When we send an email to a client from Marketo, their replies back are not coming through to us. The reply to address is an internal email. We have whitelisted all Marketo IP's with no luck.
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What email address have you set in the "reply to" field when designing the email? This is the address that receives the reply to. And it has to be a valid email address.
Thanks for the info.
The email address is a valid email. For example, the from is "firstname.lastname@example.org" and the rely-to is "email@example.com". When an external client is replying to this email the reply is not coming back to Devon. Any thoughts on what might be causing this?
I have found that the "reply-to" field is not reliable across different email browsers. Not all of them acknowledge the "reply-to" field, and just use the from field. I have seen this particularly in Outlook.
Right, but it looks like both the from and reply-to are the same.
George Hoffmann can you confirm if the people trying to reply back are getting a bounce notification?
No bounce notification was sent.
I had our hosting server, Rackspace, clear all of our our white-lists then re white-list all of Marketo IP's. They did this 3 times and eventually we started receiving replies back into our inbox. Thanks for your help.
I am curious as to what started this problem. We switched to a new instance of Marketo a week and a half ago, which I believe was the cause, but from my understanding, this would not change the IP's that Marketo emails are coming from. Any advice would be appreciated to prevent this from happening in the future.
If you have switched your Marketo instance, are you sure you have updated the dkim & spf entries in your DNS? The Marketo IP have not changed, but these 2 have.
Now, the fact that you do not receive the reply to emails should not be linked to Marketo IP addresses, since these reply-to are not sent by Marketo but by your leads' own email servers.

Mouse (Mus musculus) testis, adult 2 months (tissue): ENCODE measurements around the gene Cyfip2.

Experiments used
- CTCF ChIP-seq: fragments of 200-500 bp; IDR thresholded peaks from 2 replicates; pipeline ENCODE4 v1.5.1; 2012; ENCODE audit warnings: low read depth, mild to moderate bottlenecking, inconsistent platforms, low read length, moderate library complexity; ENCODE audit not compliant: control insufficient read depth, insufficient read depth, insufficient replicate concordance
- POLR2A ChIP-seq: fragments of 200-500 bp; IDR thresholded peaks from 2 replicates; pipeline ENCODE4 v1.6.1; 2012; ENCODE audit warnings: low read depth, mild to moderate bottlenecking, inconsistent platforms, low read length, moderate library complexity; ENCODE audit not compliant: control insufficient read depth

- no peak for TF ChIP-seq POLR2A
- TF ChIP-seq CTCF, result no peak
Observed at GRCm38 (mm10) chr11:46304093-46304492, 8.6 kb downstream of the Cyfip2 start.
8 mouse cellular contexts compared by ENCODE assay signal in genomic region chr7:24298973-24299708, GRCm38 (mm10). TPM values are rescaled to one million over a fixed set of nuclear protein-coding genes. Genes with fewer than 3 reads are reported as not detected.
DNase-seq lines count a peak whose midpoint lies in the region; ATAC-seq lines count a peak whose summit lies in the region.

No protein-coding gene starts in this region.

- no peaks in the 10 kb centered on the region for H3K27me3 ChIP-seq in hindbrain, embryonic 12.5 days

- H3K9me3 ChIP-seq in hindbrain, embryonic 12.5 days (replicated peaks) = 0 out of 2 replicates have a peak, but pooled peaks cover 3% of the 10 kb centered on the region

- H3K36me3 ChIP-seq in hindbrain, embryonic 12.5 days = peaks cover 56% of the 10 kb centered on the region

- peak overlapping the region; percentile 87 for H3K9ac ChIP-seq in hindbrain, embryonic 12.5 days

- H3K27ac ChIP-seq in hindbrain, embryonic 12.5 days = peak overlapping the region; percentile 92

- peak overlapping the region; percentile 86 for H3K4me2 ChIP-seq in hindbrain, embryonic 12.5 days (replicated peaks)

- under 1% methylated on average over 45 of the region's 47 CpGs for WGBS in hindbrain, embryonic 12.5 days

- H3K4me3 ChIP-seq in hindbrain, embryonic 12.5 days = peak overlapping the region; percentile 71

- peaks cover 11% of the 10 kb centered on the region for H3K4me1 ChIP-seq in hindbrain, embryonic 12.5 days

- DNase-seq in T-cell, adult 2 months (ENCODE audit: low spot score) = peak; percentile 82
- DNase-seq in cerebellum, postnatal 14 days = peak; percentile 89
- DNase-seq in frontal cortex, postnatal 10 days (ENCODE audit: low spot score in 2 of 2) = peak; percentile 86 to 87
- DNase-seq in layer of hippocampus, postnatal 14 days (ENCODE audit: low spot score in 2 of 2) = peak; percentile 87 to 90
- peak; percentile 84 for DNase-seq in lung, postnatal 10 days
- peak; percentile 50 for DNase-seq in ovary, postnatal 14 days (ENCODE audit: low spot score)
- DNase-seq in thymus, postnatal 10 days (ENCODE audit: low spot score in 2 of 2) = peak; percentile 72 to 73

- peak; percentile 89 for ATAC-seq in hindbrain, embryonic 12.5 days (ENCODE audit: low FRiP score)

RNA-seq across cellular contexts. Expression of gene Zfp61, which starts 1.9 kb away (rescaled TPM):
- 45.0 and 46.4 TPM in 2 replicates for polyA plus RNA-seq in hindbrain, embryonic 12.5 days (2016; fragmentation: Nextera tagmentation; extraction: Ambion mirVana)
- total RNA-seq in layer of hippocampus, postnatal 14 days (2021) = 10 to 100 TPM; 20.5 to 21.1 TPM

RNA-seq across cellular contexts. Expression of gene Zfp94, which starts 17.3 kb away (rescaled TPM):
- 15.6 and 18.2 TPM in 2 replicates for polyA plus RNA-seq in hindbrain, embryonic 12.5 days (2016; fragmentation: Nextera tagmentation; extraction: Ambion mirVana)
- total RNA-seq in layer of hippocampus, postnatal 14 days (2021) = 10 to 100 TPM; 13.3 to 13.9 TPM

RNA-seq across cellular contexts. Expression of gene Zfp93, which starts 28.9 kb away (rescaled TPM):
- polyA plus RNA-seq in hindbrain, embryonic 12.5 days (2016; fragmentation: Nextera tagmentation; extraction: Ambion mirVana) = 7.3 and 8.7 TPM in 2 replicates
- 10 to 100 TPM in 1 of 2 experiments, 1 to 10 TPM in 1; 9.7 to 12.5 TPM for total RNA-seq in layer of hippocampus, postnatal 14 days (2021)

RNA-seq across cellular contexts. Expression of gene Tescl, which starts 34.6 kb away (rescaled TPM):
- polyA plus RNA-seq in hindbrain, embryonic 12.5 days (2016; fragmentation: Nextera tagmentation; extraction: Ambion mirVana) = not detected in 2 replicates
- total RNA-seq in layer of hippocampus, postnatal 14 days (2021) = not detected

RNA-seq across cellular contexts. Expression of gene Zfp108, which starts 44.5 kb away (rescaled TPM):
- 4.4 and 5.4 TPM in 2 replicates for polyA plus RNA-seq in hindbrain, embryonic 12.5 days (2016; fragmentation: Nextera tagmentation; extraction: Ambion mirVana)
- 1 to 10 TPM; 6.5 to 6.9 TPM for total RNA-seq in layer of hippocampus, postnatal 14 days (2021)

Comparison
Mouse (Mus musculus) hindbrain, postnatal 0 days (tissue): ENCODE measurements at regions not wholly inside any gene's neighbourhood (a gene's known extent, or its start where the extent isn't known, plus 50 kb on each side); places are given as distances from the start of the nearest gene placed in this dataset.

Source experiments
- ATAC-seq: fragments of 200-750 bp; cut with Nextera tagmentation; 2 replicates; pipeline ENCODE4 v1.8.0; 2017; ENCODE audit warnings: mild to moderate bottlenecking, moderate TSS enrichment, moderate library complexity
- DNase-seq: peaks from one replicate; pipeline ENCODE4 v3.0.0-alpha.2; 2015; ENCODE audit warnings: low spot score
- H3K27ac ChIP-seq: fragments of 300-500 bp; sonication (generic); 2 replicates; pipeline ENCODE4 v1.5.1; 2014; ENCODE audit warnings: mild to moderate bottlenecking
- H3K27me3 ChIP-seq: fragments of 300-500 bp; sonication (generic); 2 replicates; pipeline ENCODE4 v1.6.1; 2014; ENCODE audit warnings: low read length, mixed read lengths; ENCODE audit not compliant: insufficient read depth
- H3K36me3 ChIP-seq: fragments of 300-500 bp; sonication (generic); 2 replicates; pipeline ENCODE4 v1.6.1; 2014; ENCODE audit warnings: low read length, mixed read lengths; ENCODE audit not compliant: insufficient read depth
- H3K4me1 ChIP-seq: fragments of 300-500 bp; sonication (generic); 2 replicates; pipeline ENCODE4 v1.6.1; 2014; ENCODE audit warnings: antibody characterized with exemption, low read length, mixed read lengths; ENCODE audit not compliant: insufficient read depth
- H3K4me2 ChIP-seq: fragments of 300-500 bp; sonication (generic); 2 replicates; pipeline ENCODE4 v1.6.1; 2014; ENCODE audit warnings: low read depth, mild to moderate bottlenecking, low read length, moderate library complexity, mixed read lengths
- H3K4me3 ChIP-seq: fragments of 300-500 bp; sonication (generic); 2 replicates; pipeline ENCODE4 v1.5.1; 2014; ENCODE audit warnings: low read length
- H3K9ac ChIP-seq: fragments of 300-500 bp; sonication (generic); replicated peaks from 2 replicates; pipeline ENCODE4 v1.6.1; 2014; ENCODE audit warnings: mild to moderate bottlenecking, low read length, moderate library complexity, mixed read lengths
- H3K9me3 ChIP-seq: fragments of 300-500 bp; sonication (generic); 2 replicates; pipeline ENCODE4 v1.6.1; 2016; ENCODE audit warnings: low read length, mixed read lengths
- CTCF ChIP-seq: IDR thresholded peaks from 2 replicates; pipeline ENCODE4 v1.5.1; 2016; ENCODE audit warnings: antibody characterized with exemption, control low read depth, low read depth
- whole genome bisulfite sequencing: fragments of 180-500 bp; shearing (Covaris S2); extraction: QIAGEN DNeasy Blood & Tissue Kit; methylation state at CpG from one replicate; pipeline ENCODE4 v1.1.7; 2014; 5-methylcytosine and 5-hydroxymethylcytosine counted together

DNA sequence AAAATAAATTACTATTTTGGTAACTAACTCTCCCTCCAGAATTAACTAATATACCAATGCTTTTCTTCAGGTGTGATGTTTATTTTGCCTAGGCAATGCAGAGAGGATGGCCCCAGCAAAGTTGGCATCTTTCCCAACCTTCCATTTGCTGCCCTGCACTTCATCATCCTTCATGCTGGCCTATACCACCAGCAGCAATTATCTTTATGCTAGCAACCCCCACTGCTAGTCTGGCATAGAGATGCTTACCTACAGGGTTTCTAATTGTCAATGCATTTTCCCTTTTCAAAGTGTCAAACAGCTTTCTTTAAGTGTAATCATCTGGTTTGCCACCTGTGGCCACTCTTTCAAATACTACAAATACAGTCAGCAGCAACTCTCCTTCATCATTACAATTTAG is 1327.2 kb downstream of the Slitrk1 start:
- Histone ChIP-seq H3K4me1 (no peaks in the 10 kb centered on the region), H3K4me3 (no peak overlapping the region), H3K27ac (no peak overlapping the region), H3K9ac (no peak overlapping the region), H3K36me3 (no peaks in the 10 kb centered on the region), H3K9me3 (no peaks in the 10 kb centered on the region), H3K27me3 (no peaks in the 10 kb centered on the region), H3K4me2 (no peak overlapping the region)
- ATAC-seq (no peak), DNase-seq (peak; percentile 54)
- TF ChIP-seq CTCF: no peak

Yes, we had updated the SPF/DKIM entries in our DNS. However, it was a different domain then our old instance.
Would this new domain have something to do with it?
I think you're confusing the directions of mail flow and the significance of each DNS entry.
DKIM is used to authenticate outbound mail content. If Marketo is signing your email using DKIM, then you must have a corresponding and correct TXT record for m1._domainkey.example.com, or else all Marketo email should be expected to fail. On the other hand, if Marketo is not signing your email using DKIM, then the absence of a DKIM entry in DNS will not in itself be a fatal problem, but your emails will lack the extra oomph of being signed that can help them get through spam filters.
SPF grants permission to outbound mail servers to send mail with an envelope sender -- not the same as the From or Reply-To header -- @example.com. SPF is not required for Marketo-generated emails unless you are specifically paying for Marketo's branded sender service. Otherwise, the envelope sender is not @example.com (where example.com is your domain) so SPF has no significance. Worse, attempting to add Marketo to a complex SPF record can make the whole SPF record unusable. (See http://blog.teknkl.com/your-marketo-spf-entry-doesnt-matter-unless-youre-paying-extra/ and http://blog.teknkl.com/third-marketo-users-broken-spf/.)
Neither SPF nor DKIM is consulted when messages are sent to your domain but your domain does not appear in the From, Reply-To, nor envelope info -- as when leads click Reply or compose a new message to you.
The DNS MX record for your domain specifies which inbound mail servers process mail for your domain and forward inbound mail to end-user inboxes.
As Greg pointedly mentions, Marketo IP addresses cannot be involved in inbound mail to your domain (except for those messages that originate from Marketo, i.e. internal addresses that are CC'd on marketing email).
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